Yes, Dear. Tonight Again.

365 Nights and Just Do It are two books that came out this year, not too long after my book, Getting the Sex You Want.  Seems like everyone’s catching on that “just doing it” is the way to get true relationship satisfaction and long term fulfillment. 

But what happens when resentment, and sometimes frustration, get in the way?  In other words, what if your partner isnt pleasing you in bed?  It makes sense you wouldnt want to dive under the covers every night of the week!

Keep this in mind, however.  No one knows your body and what gives you pleasure like YOU do.  No one knows what turns you on, keeps you going, and gets you under those covers better than the person that lives in your body. 

If your partner’s not turning you on, TELL them how to do it.  In gentle words, without pointing out what they are doing wrong, send them some appreciations for what they are doing RIGHT.  Tell them in an email, or text message, or a voice mail, or whisper it in their ear….”Honey, I really love when you do that thing with….(fill in the blank!)”

Dont expect your partner to read your mind.  Its not an indicator that they care for you less if you have to share with them what turns you on and gives you pleasure.  Its only a sign that you are two different people with distinct tastes and preferences, that change all the time.

Have fun with it, and even if you didnt do it 365 days this year, there’s always next year!




Yes, Dear. Tonight Again.
The New York Times Sunday Styles
June 8, 2008

LET¹S say you and your spouse haven¹t had sex in so long that you can¹t
remember the last time you did. Not the day. Not the month. Maybe not even
the season. Would you look for gratification elsewhere? Would you file for
divorce? Or would you turn to your mate and say, ³Honey, you know, I¹ve been
thinking. Why don¹t we do it for the next 365 days in a row?²

That¹s more or less what happened to Charla and Brad Muller. And in another
example of an erotic adventure supplanting married ennui, a second couple,
Annie and Douglas Brown, embarked on a similar, if abbreviated journey: 101
straight days of post-nuptial sex.

Both couples document their exploits in books published this month, the
latest entries in what is almost a mini-genre of books offering advice about
the ³sex-starved marriage.² The couples, though, are hardly similar. The
Mullers are Bible-studying steak-eating Republicans from Charlotte, N.C. The
Browns are backpacking multigrain northerners who moved to Boulder, Colo.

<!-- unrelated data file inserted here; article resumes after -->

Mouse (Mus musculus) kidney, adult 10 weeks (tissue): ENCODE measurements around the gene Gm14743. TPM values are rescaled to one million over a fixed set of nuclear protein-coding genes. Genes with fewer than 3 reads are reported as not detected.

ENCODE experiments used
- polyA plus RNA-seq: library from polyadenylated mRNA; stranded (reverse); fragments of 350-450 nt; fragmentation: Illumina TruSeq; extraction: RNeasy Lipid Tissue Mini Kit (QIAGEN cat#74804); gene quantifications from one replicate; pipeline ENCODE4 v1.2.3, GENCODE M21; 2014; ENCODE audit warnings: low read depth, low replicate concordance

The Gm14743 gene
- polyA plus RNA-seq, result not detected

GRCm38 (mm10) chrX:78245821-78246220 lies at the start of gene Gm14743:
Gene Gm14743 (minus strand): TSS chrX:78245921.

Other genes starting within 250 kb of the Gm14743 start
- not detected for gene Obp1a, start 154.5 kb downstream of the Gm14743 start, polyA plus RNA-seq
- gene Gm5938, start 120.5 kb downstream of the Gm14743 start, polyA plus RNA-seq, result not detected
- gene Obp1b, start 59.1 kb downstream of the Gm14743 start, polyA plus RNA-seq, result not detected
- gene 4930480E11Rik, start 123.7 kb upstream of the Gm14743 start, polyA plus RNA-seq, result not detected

The Mullers¹ book, ³365 Nights,² is rather modest and circumspect in its
details. The Browns¹ book, ³Just Do It,² almost makes the reader feel part
of a threesome, sharing everything they used to stimulate sexual desire
(it¹s hard to visualize and even harder to explain). . . .

To many spouses, ³married sex² may sound like an oxymoron. And
³married-with-children sex² may sound like that elusive antimatter. Indeed,
reigniting a couple¹s desire for each other has fueled an entire therapeutic
industry ‹ from Kinsey to Dr. Ruth to Redbook. According to a 2004 study,
³American Sexual Behavior,² by the National Opinion Research Center at the
University of Chicago, married couples have intercourse about 66 times a
year. But that number is skewed by young marrieds, as young as 18, who
couple, on average, 84 times a year.

Either way, those statistics put the Mullers and Browns in Olympic-record
territory. That they thought a sex marathon would reinvigorate their
marriages might say as much about the American penchant for exercise and
goal-setting as it does about the state of romance.

But the couples may also be on to something. ³There¹s a strong relationship
between rating your marriage as happy and frequency of intercourse,² said
Tom W. Smith, who conducted the ³American Sexual Behavior² study. ³What we
can¹t tell you is what the causal relationship is between the two. We don¹t
know whether people who are happy in their marriage have sex more, or
whether people who have sex more become happy in their marriages, or a
combination of those two.²

Do these couples provide any answers? Did sex every single night make them
happier in their marriages and in life?

Charla apparently had no intention of writing about ³the gift,² as she
euphemistically refers to it. She was simply a homemaker and marketing
consultant, who in 2006 wanted to give her husband a special 40th birthday

³This is something no one else would give him,² she said in an interview.
³It didn¹t cost a lot of money. It was highly memorable. It met all the
criteria for a really great gift.²

For the complete article see with photos:

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